Button, Button, Does Everyone Have A Button?
by David Swanson
"For a dollar, for just one wadded-up paper dollar that you've got in the bottom of your purse, ma'am; yes, you with the nice new baby buggy! Or in your big fat wallet, sir. Yes (laughter into his microphone) you sir, right, you, the big guy trying to wave me off; for just a buck, you can be the proud owner of this beautiful brand new 1950 Buick, which you can see sitting on the trailer behind me.
For that one dollar, you get a chance to win the car when we draw the winning ticket at the Cokato Corn Carnival, August 16 and 17. We'll be serving free, hot, buttered corn-on-the-cob, all the sweet corn you and your family can eat, every day of our fantastic celebration."
"All we're asking you to do tonight is to buy a Cokato Corn Carnival button and we'll give you a free can of Cokato's best sweet corn and a free chance on the Buick."
Those were the playful words of Horace (H. M.) Gebo would use as he would lead a promotional caravan from town to town on shopping nights--Fridays and Saturday--during the weekends before the actual carnival began.
As I remember, it was never clear whether he was asking people to buy the can of corn, the chance on the Buick, or the button for $1.00. I do remember, however, that each time he gave his banter, he would emphasize only one item costing $1.00, and that everything else was free. But with the implication that nothing was free until you paid your dollar.
The system apparently took in enough money to pay for all of the Corn Carnival costs, including the car to be given away, before the festival even began.
Horace Gebo lived across the street from me and my family in what is now the Radzwill house. He and a few newcomers to Cokato, along with the Cokato GIs, who had returned from World War II a few years before, brought renewed enthusiasm to the town.
I sensed that it was out of the positive attitude that Gebo and other Cokato Businessmen's Association members were able to lead the people of Cokato into "opening up" the town for a celebration.
I can still hear Gebo, who was the owner of the new Chrysler-Plymouth franchise, say "People don't buy cars from me, I sell the cars to the customers." It was that kind of aggressiveness he used in "hawking" carnival buttons as assigned promotional teams went from town to town selling "chances" on the car.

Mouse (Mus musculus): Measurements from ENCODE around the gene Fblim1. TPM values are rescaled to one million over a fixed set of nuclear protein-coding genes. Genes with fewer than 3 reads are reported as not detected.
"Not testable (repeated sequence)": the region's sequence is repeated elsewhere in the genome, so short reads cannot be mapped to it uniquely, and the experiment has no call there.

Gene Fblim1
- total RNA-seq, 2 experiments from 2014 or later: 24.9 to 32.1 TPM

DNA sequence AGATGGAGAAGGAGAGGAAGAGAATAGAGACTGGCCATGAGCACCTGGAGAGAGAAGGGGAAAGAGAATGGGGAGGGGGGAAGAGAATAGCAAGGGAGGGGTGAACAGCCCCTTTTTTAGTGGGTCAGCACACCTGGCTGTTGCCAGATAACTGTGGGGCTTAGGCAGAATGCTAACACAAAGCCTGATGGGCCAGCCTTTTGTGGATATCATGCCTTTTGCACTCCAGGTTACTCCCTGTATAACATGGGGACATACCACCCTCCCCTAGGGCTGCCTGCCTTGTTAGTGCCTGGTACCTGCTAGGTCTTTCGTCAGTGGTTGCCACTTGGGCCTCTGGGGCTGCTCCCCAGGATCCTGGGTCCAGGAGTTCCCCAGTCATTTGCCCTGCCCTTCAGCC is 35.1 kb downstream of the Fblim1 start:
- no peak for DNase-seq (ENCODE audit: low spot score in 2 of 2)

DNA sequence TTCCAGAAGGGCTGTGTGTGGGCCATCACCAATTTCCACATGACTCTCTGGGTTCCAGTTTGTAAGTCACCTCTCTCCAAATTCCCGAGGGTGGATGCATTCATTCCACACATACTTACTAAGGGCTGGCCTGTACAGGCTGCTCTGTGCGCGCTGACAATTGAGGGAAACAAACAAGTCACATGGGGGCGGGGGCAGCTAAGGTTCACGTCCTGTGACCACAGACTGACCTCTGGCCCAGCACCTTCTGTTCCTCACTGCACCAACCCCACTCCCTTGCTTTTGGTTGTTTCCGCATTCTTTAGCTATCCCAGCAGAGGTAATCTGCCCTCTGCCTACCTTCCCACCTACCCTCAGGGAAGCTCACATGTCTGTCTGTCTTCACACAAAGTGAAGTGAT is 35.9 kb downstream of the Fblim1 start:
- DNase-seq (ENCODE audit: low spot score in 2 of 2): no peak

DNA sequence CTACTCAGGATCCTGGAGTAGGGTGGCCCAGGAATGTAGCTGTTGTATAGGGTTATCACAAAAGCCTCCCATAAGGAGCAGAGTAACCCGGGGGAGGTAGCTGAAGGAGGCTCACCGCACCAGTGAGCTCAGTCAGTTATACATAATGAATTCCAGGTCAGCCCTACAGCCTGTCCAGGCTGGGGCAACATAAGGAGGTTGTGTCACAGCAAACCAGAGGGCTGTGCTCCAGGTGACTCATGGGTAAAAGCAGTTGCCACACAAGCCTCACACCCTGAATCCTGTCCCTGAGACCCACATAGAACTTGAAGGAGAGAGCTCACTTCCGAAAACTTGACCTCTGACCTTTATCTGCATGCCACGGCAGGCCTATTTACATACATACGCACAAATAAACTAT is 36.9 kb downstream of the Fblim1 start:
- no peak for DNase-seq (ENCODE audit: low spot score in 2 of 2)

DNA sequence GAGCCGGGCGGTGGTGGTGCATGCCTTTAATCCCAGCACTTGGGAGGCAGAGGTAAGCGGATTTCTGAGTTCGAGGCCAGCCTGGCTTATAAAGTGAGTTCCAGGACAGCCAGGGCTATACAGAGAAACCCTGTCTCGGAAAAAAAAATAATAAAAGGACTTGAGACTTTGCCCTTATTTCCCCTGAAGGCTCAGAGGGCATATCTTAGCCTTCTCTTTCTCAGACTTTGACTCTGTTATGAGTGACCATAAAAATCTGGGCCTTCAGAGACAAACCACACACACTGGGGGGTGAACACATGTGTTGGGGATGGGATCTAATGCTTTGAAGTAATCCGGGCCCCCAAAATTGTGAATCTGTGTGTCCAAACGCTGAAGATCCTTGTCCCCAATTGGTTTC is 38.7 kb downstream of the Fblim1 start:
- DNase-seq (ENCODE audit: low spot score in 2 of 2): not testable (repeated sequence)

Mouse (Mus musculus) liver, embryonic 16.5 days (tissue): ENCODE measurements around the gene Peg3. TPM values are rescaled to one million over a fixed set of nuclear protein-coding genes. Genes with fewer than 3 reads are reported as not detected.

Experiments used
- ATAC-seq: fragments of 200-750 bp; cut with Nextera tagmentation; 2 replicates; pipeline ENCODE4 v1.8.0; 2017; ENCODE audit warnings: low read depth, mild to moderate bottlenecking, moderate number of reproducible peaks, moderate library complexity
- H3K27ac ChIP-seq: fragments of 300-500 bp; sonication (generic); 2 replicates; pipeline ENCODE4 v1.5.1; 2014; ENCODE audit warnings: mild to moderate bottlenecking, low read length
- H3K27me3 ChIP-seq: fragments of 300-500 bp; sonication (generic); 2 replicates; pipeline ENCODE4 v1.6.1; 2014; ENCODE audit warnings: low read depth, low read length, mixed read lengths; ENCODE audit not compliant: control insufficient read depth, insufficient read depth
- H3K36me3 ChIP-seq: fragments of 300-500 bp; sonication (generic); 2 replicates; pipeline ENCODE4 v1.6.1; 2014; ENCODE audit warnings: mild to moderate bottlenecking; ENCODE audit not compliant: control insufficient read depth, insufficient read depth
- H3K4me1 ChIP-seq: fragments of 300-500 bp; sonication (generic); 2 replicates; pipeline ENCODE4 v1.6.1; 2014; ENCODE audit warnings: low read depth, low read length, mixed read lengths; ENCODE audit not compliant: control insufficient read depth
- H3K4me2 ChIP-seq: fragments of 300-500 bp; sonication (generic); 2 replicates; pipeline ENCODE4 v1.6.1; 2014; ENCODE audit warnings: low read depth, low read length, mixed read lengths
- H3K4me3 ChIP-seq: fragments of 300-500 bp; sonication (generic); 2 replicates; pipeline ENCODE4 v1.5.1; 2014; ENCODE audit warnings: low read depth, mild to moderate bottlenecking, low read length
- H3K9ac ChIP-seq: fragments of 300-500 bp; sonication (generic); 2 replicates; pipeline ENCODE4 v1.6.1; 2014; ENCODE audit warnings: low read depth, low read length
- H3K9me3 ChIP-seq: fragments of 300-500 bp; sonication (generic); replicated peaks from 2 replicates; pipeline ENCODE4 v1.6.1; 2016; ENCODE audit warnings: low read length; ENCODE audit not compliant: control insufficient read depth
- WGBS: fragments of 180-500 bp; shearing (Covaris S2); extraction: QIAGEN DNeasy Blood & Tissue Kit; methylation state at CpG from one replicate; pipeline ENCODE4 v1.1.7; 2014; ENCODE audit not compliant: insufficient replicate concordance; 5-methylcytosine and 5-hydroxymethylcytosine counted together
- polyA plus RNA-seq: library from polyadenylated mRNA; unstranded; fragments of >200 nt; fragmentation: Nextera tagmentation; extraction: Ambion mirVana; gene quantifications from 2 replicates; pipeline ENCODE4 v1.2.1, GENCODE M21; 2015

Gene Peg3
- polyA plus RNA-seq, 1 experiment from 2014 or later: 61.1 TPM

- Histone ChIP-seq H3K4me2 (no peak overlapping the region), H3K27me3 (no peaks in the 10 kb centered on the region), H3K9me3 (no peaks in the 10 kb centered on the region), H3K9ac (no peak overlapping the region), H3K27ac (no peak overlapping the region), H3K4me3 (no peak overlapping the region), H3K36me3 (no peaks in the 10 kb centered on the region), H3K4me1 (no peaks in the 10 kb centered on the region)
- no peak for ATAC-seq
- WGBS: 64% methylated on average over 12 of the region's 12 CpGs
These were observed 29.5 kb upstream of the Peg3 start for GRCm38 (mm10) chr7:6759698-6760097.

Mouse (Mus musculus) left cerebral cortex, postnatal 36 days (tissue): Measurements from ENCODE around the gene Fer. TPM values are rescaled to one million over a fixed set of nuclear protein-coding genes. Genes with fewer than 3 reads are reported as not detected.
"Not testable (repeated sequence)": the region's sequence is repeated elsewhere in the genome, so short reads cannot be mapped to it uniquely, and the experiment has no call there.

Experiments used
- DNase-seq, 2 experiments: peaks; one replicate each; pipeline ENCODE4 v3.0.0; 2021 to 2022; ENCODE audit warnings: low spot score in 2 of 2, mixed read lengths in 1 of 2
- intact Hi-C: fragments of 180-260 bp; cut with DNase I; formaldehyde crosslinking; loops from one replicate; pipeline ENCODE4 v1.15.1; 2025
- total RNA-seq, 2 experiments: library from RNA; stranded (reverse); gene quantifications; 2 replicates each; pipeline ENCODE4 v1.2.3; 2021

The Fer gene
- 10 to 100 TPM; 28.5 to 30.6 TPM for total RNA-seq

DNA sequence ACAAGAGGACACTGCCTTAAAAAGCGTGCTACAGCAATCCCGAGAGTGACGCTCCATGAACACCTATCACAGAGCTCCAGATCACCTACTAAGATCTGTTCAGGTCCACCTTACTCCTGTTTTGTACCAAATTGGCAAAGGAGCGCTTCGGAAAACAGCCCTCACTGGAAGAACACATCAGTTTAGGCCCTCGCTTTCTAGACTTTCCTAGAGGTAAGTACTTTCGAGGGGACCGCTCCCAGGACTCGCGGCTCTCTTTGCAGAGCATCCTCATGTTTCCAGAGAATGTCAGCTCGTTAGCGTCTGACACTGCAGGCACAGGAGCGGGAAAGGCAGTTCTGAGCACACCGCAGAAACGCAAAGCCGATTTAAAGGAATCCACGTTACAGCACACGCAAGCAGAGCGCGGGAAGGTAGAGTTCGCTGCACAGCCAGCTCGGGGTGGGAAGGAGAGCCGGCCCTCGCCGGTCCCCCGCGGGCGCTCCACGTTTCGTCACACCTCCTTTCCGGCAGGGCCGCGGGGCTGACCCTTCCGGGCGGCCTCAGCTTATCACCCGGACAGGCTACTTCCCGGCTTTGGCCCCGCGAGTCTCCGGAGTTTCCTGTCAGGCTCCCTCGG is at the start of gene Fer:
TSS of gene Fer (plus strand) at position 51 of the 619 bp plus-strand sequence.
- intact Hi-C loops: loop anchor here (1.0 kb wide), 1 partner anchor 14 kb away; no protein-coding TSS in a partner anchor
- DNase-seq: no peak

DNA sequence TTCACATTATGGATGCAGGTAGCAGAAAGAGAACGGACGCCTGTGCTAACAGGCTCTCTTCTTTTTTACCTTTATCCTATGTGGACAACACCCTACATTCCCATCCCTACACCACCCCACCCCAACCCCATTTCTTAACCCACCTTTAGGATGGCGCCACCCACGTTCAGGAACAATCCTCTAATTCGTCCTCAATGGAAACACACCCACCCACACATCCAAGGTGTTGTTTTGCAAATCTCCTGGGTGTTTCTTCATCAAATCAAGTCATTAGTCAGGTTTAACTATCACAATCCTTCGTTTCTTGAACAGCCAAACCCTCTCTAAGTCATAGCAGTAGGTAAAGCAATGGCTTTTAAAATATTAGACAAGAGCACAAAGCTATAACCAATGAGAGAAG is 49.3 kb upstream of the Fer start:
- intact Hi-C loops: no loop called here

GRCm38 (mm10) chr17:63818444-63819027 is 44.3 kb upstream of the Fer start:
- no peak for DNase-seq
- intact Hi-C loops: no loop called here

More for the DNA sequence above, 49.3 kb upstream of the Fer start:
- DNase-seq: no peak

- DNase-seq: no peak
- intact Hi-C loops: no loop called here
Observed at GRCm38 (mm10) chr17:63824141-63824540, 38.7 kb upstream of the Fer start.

This style of promotion was usually uncharacteristic of the more reticent behavior of American-Scandinavian communities in the 1950s.
It was also clear that the Businessmen's Association not only wanted people to come to Cokato for the Corn Carnival, but wanted them to discover Cokato as their new place to shop.
Cokato Corn Carnival promotion nights would start with a caravan of ten to twelve cars full of Cokato boosters heading to a nearby village to "sell" the upcoming carnival. The entourage would then reassemble outside of town into a loosely organized grand procession which would drive into the town's main shopping center.
Leading the parade on a specially designed and built mobile bandstand would be the fast-paced Cokato Corn Carnival Band. Under the direction of Rex Pruitt, the band would blast out Sousa's Stars & Stripes Forever. "The world's only riding marching band," as Gebo would say, would halt in the middle of the busiest intersection at about 7:30 p.m.
After another musical number, Gebo, with his mellifluous voice reminiscent of Arthur Godfrey--who was at the height of his radio and television career at the time--would begin pitching the Corn Carnival through a public address system he had strapped to the roof of his car, a Chrysler, of course.
So for the duration of two or three songs, team members, accompanied by high school girls with winsome smiles, would work the crowd it had drawn. Dollar bills were exchanged for buttons, cans of corn, and "winning" tickets.
When the big pitch was complete, the teams would be joined by band members who would regroup into "unlikely" ensembles to hit the individual businesses.
The format was predictable. Each team would enter a business establishment, play a peppy tune, then deliver the invitation to buy Cokato Corn Carnival buttons. Some teams were very aggressive while others merely made their presence known.
Bars seemed to produce the best results. Customers had their money loose and would often buy more than one chance. I remember, as a teenager, playing my trombone with one of the group in Arney's Bar in Annandale. A patron gave our seller a twenty dollar bill. As change was being made the customer decided to buy twenty chances on the car.
When his order was filled, he slid his cans of corn down the length of the bar, pinned all the Corn Carnival buttons to the front his bib overalls, and stuffed the raffle tickets in his back pocket. As I recall, we played My Wild Irish Rose just for him as his friends joined in singing the words.
That nigh our team of sellers sold buttons to nearly everyone in the bar with an energy that represented a new spirit that had come into the people of Cokato in the 1950s. With teenage eyes, I viewed this surge with an excitement for what was possible for the town's future.
This article first appeared in the Summer 1995 (V. 15 No. 3) edition of In The Midst Of. ©Cokato Historical Society, 1995.